Mass transit in Canada, and around the world, is in trouble. A big reason is that people are scared.
The fear is understandable – after all, closed, crowded spaces are exactly what everyone has been told to avoid. That’s one reason it will takes months, if not years, for ridership to bounce back.
Between now and then, governments will have to ensure transit remains safe and service frequent, and that plans to expand public transit systems remain on track. Why? Because neither the pandemic, nor the pandemic-induced crash in transit ridership, is permanent.
Fear of transit was instilled early in the pandemic. In hard-hit New York, political leaders at first warned against the subway and transit altogether. A flawed study from an economics professor in April declared that New York subways had “seeded the massive coronavirus epidemic” there. It got a lot of attention, even though its methods and conclusions were found to be lacking.
By the time better studies arrived, the fear of getting the virus on public transit was deeply lodged. In Paris, only 1 per cent of clusters originated on transit from early May through mid-July. In Austria, transit in April and May produced no clusters. Ridership in most cities fell anyways, as much of the economy closed down during the spring.
Populous Asian cities may offer positive news. In Hong Kong, where ridership fell less than elsewhere, total cases in the city remained relatively low. It was the same story in Tokyo and Seoul. That suggests riders on some of the world’s busiest transit systems did not propel the spread of virus. It makes sense, since riders were masked and unlike locations such as bars, nobody’s there to socialize.
But for a lot of North Americans, the fear of public transit remains. A recent Statistics Canada analysis clearly shows Canadians who regularly used transit before the pandemic are scared. In a survey conducted in June, and released last month, Statscan found that almost everyone who worried about going back to work said transit was part of their concerns. Even among people who felt fine about heading back to work, three-quarters were concerned about using transit.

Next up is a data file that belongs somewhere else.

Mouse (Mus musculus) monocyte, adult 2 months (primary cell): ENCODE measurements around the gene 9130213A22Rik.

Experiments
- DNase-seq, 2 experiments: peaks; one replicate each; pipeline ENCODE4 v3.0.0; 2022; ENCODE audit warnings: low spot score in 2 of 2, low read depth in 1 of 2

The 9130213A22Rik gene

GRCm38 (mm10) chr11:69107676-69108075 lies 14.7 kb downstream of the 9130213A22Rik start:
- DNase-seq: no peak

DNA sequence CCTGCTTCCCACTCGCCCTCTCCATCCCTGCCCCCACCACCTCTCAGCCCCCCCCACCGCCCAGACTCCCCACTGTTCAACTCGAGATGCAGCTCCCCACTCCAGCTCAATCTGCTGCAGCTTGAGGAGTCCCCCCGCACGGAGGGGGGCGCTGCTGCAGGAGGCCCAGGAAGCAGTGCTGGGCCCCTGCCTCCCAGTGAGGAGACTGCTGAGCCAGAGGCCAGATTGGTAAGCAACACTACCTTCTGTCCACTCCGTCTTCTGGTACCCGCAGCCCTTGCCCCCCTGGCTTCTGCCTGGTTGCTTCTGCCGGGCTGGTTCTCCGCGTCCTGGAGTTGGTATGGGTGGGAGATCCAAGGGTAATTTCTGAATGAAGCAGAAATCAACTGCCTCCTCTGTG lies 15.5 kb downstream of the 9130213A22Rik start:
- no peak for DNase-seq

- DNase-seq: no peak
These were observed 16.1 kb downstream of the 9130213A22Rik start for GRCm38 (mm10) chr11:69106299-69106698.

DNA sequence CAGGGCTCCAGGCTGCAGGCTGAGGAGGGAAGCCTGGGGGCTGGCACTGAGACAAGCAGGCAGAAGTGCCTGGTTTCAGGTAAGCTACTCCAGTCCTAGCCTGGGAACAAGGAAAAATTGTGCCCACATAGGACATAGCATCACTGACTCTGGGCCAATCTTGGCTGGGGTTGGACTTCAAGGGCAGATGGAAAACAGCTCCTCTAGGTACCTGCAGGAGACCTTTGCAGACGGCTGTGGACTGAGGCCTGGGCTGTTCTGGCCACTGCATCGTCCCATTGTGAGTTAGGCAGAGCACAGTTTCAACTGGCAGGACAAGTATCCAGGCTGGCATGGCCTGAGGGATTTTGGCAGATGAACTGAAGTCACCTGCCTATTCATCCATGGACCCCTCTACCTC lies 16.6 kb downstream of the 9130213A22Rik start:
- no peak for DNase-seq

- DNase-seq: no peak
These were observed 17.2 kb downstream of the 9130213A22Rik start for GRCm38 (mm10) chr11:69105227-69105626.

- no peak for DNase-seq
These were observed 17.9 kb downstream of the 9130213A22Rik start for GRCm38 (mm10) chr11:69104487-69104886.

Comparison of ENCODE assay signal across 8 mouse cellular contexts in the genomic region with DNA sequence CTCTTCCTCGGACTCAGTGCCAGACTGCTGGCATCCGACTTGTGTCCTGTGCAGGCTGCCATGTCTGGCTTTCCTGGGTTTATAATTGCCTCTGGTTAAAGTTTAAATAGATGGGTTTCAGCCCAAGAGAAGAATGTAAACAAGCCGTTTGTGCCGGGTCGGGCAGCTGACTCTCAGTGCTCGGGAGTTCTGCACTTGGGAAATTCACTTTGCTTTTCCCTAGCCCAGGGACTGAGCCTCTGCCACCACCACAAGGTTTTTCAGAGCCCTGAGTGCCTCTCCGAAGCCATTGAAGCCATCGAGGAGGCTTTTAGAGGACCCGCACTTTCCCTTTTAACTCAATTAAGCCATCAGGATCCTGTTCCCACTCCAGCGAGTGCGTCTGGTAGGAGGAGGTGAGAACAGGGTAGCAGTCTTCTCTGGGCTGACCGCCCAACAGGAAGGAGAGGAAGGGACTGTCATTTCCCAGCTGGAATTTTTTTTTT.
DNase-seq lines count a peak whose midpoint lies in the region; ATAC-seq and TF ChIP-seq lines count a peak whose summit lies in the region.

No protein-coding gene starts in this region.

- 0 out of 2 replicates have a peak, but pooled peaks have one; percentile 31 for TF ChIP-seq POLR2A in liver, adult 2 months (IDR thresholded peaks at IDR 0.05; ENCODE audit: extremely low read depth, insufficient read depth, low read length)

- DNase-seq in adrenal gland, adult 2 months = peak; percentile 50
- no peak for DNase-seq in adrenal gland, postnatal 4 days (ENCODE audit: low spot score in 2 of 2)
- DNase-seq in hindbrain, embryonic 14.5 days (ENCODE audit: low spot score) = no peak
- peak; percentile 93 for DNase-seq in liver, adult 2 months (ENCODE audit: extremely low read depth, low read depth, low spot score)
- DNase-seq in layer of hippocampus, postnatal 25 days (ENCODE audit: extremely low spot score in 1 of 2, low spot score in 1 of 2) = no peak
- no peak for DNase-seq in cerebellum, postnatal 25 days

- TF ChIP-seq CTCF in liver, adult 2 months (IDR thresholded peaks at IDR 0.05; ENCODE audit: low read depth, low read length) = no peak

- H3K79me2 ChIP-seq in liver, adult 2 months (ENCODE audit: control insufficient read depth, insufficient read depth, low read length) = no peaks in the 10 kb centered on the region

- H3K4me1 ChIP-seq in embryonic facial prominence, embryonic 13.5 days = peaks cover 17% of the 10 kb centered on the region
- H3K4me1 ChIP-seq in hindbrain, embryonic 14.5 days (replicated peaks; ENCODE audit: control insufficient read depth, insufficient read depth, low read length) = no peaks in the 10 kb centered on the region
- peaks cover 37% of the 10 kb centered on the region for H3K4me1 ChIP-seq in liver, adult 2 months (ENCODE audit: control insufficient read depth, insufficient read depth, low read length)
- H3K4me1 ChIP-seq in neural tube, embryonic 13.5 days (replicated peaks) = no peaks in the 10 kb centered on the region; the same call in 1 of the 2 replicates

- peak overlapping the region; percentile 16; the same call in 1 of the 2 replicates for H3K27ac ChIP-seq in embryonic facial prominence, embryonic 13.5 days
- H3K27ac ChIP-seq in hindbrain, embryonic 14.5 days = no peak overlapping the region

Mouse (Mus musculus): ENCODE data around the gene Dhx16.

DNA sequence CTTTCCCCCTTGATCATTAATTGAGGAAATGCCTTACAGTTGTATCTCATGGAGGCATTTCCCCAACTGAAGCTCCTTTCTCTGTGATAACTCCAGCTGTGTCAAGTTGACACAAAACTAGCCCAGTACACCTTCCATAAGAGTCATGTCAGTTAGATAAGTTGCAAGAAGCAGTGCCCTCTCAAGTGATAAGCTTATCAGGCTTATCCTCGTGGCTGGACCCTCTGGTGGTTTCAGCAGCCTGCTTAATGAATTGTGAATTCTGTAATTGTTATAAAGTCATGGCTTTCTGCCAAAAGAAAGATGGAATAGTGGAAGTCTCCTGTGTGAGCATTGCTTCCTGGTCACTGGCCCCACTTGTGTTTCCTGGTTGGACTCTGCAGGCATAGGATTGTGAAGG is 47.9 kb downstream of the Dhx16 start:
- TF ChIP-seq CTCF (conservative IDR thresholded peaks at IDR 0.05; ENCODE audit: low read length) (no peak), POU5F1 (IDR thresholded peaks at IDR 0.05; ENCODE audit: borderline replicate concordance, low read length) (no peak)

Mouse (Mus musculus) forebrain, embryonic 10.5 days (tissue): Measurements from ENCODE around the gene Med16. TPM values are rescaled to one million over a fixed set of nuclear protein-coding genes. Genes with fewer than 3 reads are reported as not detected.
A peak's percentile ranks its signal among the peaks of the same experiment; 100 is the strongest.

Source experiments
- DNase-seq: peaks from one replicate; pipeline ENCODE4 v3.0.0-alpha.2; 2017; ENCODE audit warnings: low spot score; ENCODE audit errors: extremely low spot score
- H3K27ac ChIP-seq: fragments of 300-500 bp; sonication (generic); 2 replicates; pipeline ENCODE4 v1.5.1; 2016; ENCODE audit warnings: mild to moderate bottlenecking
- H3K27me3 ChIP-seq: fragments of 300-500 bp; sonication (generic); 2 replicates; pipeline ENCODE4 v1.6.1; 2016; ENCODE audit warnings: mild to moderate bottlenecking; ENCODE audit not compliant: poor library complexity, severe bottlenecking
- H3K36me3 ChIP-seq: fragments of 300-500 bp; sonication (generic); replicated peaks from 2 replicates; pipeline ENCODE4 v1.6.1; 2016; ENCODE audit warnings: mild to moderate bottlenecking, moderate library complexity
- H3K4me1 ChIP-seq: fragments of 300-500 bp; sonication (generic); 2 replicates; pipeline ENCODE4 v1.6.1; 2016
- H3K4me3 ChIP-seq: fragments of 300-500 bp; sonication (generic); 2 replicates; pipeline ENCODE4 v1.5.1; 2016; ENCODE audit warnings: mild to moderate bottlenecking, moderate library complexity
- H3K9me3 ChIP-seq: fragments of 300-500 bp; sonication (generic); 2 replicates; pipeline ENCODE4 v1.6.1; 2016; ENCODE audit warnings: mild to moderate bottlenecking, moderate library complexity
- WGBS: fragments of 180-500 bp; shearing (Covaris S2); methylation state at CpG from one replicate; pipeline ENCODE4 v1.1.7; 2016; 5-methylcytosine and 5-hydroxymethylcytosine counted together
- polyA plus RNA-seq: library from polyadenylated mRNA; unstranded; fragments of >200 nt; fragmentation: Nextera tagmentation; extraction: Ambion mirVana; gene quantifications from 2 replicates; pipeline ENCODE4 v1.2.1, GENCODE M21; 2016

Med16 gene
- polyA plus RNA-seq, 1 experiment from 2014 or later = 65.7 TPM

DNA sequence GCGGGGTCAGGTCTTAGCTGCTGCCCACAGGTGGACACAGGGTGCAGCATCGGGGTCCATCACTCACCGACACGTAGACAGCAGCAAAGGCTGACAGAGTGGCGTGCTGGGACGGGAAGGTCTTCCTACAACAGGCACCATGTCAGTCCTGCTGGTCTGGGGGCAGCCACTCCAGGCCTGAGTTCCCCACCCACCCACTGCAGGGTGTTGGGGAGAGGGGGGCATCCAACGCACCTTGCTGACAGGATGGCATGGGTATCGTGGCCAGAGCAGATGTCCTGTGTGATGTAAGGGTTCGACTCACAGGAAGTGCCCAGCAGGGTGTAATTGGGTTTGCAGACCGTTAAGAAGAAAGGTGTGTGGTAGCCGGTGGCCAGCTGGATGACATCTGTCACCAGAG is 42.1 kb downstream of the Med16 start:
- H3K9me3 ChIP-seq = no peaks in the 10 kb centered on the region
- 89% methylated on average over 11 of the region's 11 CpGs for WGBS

That’s likely why the pandemic hit ridership on transit much harder than car traffic on the roads. Even as the economy began to reopen, ridership in June was still down 75 per cent compared with prepandemic. In recent days, transit ridership is estimated to be below normal by between 52 and 62 per cent in Vancouver, Calgary, Toronto and Montreal.
A central factor is that many formerly regular straphangers have options. Many of those who worked in offices downtown are now working from home, a trend that will extend into 2021. Others ditched the bus for their car.
Transit is in a deep recession, and this is eating into the budgets of Canada’s biggest cities. Ottawa offered up $1.8-billion in July. Government money is key to get through this bleak period. Long-term service cuts must be avoided, because lousy service will equal even fewer riders.
The good news is that the fall of 2020 is not where Canada will be in 2025, or 2055. The country still needs long-term plans to build more mass transit for a growing population, to tackle climate change and to prevent our cities from drowning in traffic.
Some jurisdictions are thinking ahead. British Columbia this month announced the builders of Vancouver’s Broadway Subway. The $1.7-billion project is to open in 2025, as previously planned. In Ontario, the provincial government passed legislation in July that will see residential density built up around new stations, including the Ontario Line subway. But in Alberta, the provincial government is dallying on long-promised funding for the $4.9-billion Green Line LRT in Calgary, which had been approved in June.
Transit and political leaders have made smart decisions on safety, from requiring masks to regular cleaning of vehicles. With the pandemic far from over, it is inevitable that there will be more struggles ahead for transit ridership. Transit, unlike the stock market, has not enjoyed a V-shaped recovery.
When thinking about the future of Canada’s cities, political leaders have to look beyond the current pandemic. The danger is that today’s lower transit ridership numbers will spark service cuts, leading to more ridership declines, thereby derailing plans for new construction – and locking in lower ridership for decades to come. That kind of transit contagion would be a disaster.
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